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This coming Monday will see the 25th anniversary of Monday Night Raw, closely followed by the annual Royal Rumble. Both events are scheduled to have some names from the history of WWE, legends, former champions and familiar faces guaranteed to have the nostalgic juices flowing within many a WWE fan. To me, this is extra special as I really enjoy harking back to a past era, especially when it comes to my favorite TV shows. I enjoy guest stars on many TV series, cameos in movies and surprises in WWE. I like the feeling of old familiarity it gives us, awaking a long-dormant memory buried deep in the recesses of our subconscious, spilling open a wave of feelings and emotions that bring us back to the last time we saw or heard those familiar faces. It awakens old memories and we see ourselves in our younger years and remember that period of our lives with what surrounded us; our friends, family, schools. The sights, smells and sounds of years past and we will smile, pause to take a moment of reflection and think back on a part of our lives we’d thought forgotten.

I’d like to share with you one of my earliest memories of WWE (it was WWF back then, mind) in the hope that I can be slightly selfish and experience a microsecond of my childhood once more in my mind, and hopefully allow you, dear reader, to experience something similar yourself. Perhaps my memory will trigger something in you, perhaps it will be the key to a memory locked away within your mind? Whatever the outcome, here’s my nostalgic tale:

I never saw the start of Monday Night Raw as a child (I was 12 when Raw started), as my family didn’t have cable or Sky TV (satellite). We had four TV channels and a VCR. Cable had just started to take off, and some of my friends had it. I’d seen snippets of this big, colorful American wrestling show that put the old style British wrestling – that I’d seen as a young boy on Saturday afternoons – firmly in the shade. Big Daddy and Kendo Nagasaki were replaced by Hulk Hogan, The Ultimate Warrior and Sergeant Slaughter. It was incredible to see; so much color, noise and spectacle. My friends assured me that it was ‘fake’, but I didn’t care. My father told me the British stuff was rigged too, but it didn’t stop me from watching.

Then came the sticker albums, figures, posters and the magazines. Everyone it seems, was watching the WWF except for me. Then, in early 1992, my aunt and uncle, who lived two streets away, got a cable box. I saw more of it in their house, but again, only in small doses because my cousin didn’t want to see it and, well, it was my aunt and uncle’s TV, so I couldn’t watch it all the time. They invited me over one day to watch the wrestling and it was going to be a big show. It had taken place the previous day, and the newspapers had big color double-spreads with photographs of this big event at Wembley Stadium –the home of the England national football team. I avoided the spoilers and headed to my aunt and uncle’s with my mum and sister. That was the day I first saw a whole WWF event, Summerslam 1992. The main event; Bret ‘The Hitman’ Hart vs The British Bulldog for the Intercontinental Title. History tells us who won, and if you’ve read Bret Hart’s book, how much more incredible that match was, considering what happened behind the scenes.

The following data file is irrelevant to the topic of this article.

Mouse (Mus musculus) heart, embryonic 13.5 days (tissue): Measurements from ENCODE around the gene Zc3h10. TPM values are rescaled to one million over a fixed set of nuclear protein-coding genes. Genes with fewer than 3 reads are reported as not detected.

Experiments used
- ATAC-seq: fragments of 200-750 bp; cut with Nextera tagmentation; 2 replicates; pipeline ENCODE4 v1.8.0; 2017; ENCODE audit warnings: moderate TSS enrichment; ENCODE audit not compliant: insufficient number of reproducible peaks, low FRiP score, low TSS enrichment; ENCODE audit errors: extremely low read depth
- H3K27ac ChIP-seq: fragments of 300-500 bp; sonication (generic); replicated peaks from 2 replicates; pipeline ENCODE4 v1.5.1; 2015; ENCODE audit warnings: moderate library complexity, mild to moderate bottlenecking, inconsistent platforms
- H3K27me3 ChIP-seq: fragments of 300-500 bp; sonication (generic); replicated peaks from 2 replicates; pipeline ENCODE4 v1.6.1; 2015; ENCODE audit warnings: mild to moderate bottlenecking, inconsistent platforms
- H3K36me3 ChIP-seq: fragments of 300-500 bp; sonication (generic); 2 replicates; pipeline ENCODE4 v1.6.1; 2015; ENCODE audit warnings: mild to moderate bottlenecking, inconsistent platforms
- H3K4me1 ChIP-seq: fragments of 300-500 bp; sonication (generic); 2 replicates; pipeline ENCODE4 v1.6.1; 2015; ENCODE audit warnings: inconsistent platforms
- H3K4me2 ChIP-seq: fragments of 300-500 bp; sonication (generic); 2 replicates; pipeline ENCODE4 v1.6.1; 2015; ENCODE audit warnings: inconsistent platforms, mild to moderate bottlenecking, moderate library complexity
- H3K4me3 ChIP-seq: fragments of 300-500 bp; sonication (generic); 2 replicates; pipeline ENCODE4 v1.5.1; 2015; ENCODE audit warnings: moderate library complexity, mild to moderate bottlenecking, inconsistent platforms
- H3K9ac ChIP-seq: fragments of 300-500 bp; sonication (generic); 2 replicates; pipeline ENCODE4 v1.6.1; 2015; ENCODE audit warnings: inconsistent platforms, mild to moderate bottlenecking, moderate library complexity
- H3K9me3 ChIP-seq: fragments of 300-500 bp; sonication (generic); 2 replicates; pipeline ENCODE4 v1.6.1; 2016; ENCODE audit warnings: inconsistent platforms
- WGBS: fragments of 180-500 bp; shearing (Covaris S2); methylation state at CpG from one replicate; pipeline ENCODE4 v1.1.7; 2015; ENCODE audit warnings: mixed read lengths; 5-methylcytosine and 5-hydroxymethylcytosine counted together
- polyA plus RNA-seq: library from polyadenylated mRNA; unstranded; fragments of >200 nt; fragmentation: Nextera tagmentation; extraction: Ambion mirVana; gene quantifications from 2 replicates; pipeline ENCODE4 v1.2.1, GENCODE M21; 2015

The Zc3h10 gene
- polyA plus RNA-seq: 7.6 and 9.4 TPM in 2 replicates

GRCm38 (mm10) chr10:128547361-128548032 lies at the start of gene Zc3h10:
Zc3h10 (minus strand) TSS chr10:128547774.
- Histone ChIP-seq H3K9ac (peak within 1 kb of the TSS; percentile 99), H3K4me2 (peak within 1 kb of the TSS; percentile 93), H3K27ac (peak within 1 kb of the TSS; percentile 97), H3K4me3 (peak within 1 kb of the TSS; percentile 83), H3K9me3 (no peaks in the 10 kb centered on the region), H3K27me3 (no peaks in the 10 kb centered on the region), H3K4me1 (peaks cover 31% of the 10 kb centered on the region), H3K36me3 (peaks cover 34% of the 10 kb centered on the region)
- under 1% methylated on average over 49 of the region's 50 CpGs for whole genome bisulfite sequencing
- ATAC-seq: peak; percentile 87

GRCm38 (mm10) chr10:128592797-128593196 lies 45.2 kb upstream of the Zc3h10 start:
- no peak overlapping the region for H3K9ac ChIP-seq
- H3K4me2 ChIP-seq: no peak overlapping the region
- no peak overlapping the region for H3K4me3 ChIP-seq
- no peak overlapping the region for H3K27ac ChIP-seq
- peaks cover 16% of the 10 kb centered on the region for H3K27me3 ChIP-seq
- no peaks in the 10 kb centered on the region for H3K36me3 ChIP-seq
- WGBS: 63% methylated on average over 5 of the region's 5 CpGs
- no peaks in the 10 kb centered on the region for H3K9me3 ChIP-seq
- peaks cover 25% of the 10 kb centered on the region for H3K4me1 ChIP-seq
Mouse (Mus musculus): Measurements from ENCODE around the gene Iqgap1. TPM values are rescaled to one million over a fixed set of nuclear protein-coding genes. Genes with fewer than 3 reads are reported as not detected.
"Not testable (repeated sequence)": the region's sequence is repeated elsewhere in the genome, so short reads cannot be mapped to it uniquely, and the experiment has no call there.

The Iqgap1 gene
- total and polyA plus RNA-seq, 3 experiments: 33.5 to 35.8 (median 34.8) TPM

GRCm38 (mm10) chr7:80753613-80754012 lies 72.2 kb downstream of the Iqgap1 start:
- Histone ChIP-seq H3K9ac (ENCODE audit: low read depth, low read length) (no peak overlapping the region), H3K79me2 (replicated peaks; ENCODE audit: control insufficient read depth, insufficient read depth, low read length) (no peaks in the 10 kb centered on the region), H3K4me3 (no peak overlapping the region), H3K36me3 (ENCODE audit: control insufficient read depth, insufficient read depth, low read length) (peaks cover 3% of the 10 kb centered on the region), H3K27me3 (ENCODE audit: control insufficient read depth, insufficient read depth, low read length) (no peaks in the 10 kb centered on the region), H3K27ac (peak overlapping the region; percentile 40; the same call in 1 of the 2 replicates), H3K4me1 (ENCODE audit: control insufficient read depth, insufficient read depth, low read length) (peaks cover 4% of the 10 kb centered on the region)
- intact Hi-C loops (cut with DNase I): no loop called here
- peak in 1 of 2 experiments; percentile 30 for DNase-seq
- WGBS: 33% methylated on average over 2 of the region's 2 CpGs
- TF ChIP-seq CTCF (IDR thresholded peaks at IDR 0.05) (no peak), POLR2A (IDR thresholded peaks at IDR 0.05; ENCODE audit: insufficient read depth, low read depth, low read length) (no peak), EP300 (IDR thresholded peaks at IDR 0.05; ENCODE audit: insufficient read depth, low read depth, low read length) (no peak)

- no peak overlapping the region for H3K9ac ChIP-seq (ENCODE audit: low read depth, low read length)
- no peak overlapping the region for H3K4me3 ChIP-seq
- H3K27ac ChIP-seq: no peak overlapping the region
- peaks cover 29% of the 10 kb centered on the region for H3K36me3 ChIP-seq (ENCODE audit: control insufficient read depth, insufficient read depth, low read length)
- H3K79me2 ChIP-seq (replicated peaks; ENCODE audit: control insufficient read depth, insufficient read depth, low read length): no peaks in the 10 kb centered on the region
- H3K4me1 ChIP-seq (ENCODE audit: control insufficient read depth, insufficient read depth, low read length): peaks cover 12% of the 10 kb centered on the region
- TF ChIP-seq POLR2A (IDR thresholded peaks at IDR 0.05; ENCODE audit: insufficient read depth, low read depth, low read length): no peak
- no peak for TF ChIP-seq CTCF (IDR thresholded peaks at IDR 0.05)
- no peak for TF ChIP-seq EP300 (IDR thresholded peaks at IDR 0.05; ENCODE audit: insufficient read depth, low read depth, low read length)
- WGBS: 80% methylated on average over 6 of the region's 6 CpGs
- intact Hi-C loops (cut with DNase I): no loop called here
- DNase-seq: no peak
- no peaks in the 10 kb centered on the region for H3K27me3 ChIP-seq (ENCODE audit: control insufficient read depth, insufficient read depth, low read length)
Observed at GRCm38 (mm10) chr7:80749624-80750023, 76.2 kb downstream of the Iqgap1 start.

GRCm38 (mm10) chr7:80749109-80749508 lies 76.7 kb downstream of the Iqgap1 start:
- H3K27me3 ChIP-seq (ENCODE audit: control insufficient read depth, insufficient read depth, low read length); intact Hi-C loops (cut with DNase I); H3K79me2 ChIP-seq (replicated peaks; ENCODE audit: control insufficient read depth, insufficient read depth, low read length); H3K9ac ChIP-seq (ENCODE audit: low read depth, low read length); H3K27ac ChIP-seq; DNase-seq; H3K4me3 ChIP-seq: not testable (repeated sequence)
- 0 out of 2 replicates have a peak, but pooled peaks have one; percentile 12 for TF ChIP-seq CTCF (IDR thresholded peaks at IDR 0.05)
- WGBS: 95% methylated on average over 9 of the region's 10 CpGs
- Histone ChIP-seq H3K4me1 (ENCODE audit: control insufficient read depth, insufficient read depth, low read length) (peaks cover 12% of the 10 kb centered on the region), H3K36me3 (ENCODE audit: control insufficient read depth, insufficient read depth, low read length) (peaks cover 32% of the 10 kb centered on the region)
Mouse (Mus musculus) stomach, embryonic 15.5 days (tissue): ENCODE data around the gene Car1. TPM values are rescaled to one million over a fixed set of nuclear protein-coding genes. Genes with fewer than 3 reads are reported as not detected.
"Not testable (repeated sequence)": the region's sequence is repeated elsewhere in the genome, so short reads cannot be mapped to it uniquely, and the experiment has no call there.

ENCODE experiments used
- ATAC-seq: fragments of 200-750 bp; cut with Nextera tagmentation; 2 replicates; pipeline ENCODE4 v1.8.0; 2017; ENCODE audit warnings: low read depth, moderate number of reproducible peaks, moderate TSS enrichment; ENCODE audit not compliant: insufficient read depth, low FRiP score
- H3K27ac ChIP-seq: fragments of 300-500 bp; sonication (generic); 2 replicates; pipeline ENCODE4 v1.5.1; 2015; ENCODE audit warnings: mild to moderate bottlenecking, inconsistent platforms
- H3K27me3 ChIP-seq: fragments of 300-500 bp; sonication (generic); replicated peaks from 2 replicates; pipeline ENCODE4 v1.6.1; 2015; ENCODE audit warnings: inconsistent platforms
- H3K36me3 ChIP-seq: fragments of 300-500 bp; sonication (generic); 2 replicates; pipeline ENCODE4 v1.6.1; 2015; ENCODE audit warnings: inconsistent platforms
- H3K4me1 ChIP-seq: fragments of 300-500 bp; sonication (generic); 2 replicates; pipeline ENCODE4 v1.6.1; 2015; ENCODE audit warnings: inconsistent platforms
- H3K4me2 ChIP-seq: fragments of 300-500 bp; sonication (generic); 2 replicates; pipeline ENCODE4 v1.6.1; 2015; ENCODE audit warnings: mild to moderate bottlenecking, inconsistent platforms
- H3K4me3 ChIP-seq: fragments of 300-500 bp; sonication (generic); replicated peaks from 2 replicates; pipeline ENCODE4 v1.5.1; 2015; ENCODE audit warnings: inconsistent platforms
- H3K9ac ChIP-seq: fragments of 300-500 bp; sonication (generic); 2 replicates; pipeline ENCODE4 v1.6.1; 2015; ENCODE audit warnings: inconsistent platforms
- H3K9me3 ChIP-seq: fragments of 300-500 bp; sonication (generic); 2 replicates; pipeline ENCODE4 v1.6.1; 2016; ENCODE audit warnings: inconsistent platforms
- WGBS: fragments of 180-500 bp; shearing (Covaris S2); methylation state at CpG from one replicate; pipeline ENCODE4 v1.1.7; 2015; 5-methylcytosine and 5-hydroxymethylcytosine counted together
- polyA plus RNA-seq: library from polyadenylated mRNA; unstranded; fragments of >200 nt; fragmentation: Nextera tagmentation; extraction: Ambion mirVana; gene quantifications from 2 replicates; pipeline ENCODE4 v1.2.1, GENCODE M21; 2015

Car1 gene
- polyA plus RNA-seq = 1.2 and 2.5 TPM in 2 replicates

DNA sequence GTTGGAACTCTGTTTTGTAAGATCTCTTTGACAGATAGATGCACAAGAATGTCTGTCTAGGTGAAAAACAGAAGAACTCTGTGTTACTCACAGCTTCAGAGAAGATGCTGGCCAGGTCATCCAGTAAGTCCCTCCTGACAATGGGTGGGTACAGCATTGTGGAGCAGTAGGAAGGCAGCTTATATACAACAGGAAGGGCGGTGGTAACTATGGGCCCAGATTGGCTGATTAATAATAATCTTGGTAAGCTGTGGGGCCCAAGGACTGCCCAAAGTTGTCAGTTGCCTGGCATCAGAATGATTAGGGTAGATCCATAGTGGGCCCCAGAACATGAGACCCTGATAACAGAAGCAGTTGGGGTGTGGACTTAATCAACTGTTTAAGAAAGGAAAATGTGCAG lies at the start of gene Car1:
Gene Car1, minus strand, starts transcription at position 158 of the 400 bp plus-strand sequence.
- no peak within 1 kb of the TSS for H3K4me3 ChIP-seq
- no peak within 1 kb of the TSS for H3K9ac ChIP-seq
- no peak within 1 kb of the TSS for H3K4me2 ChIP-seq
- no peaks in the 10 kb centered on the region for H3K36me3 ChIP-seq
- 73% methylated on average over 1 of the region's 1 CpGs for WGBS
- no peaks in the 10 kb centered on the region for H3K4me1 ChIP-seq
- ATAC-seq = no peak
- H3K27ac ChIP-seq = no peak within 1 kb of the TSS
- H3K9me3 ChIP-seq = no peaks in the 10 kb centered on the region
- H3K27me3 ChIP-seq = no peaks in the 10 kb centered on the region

To this day, the strike of that electric guitar string at the beginning of Bret Hart’s (and even Natalya’s) music sweeps me back to sitting in my aunt’s living room on a carpeted floor. A plate of small hot-dogs nearby with an open pack of own-brand tomato sauce flavored crisps (chips in the US) on my lap. The look of the determined Hitman as he strode down the huge walkway to the ring. The noise of the crowd, the anticipation, the excitement. It hits me every time and I love it. The same rings true to this day when a blast form the past appears on TV. That’s why I’m especially looking forward to WWE’s next two offerings.

We did get Sky TV a few years after Summerslam ’92 and I pestered my parents to get the sports channels so we could watch WWE. Luckily, we were sports fans in our household, so it was almost certain I’d be watching WWE full time. I did and got to watch the tail end of the Monday Night Wars, the Attitude Era and a plethora of PPVs. See, back then, Sky didn’t make you pay for every PPV that was shown. Normally, a Backlash or Hell in a Cell was free. It was just part of the regular programming. As the years went on, they made the traditional ‘big four’ WWE PPVs available to purchase, so a few buddies and I would have Wrestlemania nights every year. It was tough staying awake until 5am, but we made it. I even managed to get to a PPV event in Birmingham, England in 1999 to watch Rebellion. Rock vs Triple H in a steel cage. The noise from the crowd when The Rock came out still gives me shivers. Bulldog was there too, but he ended up screwing up the main event and received an ass-whooping, courtesy of the Rock. I still have the program from that show.

This week, I’m hoping WWE can treat me to some old memories once more. I really hope they give us some surprises that take me back to another time in my life. I want to feel that twinge of excitement in my stomach once more. I want to try and think of the last time I heard that entrance music and what I was doing with my life back then. I want to laugh, I want to smile. Perhaps I might even sit in silence for a second or two as that memory reminds me of a sad time or someone I don’t see anymore. It’s ok if it does, it shows that we care and times change. It’s how we grow and evolve. They’re memories and we should cherish them. I hope to have some old memories evoked in the coming week, and I hope you do too, dear reader.

Enjoy your nostalgic moments, my friends. As always, thanks for reading.

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